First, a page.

In Indian tradition, the word has been derived from the two roots 'rsh'. Sanskrit grammarians derive this word from the second root which means 'to go, to move' (- Dhātupāṭha of Pānini, xxviii). V. S. Apte gives this particular meaning and derivation, and Monier-Williams also gives the same, with some qualification. Another form of this root means 'to flow, to move near by flowing'. (All the meanings and derivations cited above are based upon Sanskrit English Dictionary of Monier-Williams). Monier-Williams also quotes Tārānātha who compiled the great (Sanskrit-to-Sanskrit) dictionary named "ṛṣati jñānena saṃsāra-pāram" (i.e., one who reaches beyond this mundane world by means of spiritual knowledge).
More than a century ago, Monier-Williams tentatively suggested derivation from drś "to see". Monier-Williams also quotes Hibernian (Irish) form 'arsan' (a sage, a man old in wisdom) and 'arrach' (old, ancient, aged) as related to rishi. In Sanskrit, forms of the root 'rish' become 'arsh-' in many words, e.g., arsh. Monier-Williams also conjectures that the root 'drish' (to see) might have given rise to an obsolete root 'rish' meaning 'to see'.
However, the root has a close Avestan cognate ərəšiš "an ecstatic" (see also Yurodivy, Vates). Yet, the Indo-European dictionary of Julius Pokorny connects the word to a PIE root *h3er-s meaning "rise, protrude", in the sense of "excellent, egregious".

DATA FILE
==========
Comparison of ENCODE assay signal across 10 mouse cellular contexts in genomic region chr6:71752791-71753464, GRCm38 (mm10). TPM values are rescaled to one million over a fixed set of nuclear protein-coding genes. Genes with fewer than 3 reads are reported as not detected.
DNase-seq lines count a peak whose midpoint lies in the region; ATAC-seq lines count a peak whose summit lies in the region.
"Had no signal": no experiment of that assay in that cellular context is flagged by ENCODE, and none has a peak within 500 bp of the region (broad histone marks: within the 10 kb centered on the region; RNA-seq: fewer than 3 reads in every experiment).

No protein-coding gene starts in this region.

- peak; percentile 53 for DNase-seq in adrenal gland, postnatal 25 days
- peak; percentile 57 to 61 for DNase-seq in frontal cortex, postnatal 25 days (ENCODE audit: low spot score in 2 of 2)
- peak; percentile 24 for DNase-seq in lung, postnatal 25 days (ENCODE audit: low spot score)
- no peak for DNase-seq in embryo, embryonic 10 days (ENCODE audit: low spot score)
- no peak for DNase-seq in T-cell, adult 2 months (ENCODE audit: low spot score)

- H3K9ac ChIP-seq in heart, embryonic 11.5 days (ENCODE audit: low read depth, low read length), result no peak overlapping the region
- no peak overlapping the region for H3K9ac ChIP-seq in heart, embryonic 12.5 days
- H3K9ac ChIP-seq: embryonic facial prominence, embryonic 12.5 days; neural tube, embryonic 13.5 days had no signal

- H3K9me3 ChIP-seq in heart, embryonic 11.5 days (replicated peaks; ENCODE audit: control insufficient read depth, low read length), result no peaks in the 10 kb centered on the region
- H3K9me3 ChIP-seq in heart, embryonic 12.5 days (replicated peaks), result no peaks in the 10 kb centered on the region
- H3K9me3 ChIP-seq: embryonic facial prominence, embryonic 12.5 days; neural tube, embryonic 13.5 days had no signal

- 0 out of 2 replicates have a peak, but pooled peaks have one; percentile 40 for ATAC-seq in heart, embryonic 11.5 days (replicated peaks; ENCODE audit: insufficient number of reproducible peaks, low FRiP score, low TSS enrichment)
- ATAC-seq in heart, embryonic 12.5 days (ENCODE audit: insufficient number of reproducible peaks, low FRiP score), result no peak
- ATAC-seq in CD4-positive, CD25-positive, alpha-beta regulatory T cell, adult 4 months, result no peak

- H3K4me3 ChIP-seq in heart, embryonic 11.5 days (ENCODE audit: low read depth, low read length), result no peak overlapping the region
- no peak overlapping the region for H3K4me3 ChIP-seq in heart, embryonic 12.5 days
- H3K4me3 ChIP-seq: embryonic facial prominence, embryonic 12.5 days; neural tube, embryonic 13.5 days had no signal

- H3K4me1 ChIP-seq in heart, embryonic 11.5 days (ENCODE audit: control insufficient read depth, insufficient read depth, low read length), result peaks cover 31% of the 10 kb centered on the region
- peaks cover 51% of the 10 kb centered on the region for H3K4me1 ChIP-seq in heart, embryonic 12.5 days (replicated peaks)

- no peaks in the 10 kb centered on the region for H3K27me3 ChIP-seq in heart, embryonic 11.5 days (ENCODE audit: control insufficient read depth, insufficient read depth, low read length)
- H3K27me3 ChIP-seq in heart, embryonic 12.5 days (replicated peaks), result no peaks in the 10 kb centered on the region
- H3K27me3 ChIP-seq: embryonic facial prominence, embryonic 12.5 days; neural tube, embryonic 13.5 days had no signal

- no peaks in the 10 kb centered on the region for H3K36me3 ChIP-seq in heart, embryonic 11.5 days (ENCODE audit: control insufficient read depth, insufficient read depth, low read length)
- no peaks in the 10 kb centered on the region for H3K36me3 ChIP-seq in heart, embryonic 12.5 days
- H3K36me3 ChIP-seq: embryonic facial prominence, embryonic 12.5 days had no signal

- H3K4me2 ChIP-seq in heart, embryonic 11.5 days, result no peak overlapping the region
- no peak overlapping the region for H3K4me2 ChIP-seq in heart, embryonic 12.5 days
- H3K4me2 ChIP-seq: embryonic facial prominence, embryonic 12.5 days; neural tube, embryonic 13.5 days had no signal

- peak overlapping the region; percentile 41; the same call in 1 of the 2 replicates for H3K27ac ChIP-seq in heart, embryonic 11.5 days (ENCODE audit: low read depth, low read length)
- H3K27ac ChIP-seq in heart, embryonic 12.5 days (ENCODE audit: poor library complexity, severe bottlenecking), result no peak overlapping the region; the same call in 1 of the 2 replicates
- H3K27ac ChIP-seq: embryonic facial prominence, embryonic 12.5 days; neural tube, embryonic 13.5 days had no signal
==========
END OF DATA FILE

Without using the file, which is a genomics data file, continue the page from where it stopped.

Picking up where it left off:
Modern etymological explanations such as by Manfred Mayrhofer in his Etymological Dictionary leaves the case open, does not prefer a connection to ṛṣ "pour, flow" (PIE *h1ers), rather one with German 'rasen' "to be ecstatic, be in a different state of mind" (and perhaps Lithuanian aršus).
- 1: A holy seer; a saint; spec. one of the holy poets or sages believed to have composed the hymns and other sacred writings forming the Vedas.
Rishi (Sanskrit: ṛṣi, Devanagari: ऋषि) denotes the composers of Vedic hymns. However, according to post-Vedic tradition, the rishi is a "seer" to whom the Vedas were "originally revealed" through states of higher consciousness. The rishis were prominent when Vedic Hinduism took shape, as far back as some three thousand years ago.
Many of ancient rishis were in fact women, rishikas in sanskrit. According to the late Vedic Sarvanukramani text, there were as many as 20 women among the authors of the Rig Veda known as rishika. According to modern teachers Deepak Chopra and Swamini Mayatitananda, this number could be as high as 35.
One of the foundational qualities of a ṛṣi is satyavāc (one who speaks truth) when composing Vedic hymns. According to tradition, other sages might falter, but a ṛṣi was believed to speak truth only, because he existed in the Higher World (the unified field of consciousness). Ṛṣis provided knowledge to the world which included the knowledge of Vedas.